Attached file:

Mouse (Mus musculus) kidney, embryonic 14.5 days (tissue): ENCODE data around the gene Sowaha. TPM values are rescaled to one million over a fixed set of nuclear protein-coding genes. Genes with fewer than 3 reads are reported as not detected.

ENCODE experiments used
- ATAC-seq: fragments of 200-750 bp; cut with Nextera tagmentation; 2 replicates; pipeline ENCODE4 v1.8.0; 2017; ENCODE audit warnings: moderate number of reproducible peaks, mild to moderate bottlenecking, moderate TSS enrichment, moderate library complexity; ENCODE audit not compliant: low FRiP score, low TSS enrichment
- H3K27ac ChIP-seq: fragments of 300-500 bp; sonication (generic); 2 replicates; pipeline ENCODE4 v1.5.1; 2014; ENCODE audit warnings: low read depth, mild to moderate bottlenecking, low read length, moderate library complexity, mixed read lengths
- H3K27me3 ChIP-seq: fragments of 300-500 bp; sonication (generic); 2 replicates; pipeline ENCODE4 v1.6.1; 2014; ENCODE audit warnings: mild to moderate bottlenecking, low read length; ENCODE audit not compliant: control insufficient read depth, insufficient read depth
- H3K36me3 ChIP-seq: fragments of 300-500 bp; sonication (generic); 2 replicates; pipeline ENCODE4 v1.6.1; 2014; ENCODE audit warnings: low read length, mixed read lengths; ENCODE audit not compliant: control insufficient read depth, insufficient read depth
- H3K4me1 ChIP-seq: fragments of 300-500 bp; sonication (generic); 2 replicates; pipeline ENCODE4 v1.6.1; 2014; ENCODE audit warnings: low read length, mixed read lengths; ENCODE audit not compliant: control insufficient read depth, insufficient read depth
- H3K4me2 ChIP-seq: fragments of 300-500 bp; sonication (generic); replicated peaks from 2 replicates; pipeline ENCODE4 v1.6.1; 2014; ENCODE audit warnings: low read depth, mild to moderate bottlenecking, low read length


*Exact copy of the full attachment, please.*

Mouse (Mus musculus) kidney, embryonic 14.5 days (tissue): ENCODE data around the gene Sowaha. TPM values are rescaled to one million over a fixed set of nuclear protein-coding genes. Genes with fewer than 3 reads are reported as not detected.

ENCODE experiments used
- ATAC-seq: fragments of 200-750 bp; cut with Nextera tagmentation; 2 replicates; pipeline ENCODE4 v1.8.0; 2017; ENCODE audit warnings: moderate number of reproducible peaks, mild to moderate bottlenecking, moderate TSS enrichment, moderate library complexity; ENCODE audit not compliant: low FRiP score, low TSS enrichment
- H3K27ac ChIP-seq: fragments of 300-500 bp; sonication (generic); 2 replicates; pipeline ENCODE4 v1.5.1; 2014; ENCODE audit warnings: low read depth, mild to moderate bottlenecking, low read length, moderate library complexity, mixed read lengths
- H3K27me3 ChIP-seq: fragments of 300-500 bp; sonication (generic); 2 replicates; pipeline ENCODE4 v1.6.1; 2014; ENCODE audit warnings: mild to moderate bottlenecking, low read length; ENCODE audit not compliant: control insufficient read depth, insufficient read depth
- H3K36me3 ChIP-seq: fragments of 300-500 bp; sonication (generic); 2 replicates; pipeline ENCODE4 v1.6.1; 2014; ENCODE audit warnings: low read length, mixed read lengths; ENCODE audit not compliant: control insufficient read depth, insufficient read depth
- H3K4me1 ChIP-seq: fragments of 300-500 bp; sonication (generic); 2 replicates; pipeline ENCODE4 v1.6.1; 2014; ENCODE audit warnings: low read length, mixed read lengths; ENCODE audit not compliant: control insufficient read depth, insufficient read depth
- H3K4me2 ChIP-seq: fragments of 300-500 bp; sonication (generic); replicated peaks from 2 replicates; pipeline ENCODE4 v1.6.1; 2014; ENCODE audit warnings: low read depth, mild to moderate bottlenecking, low read length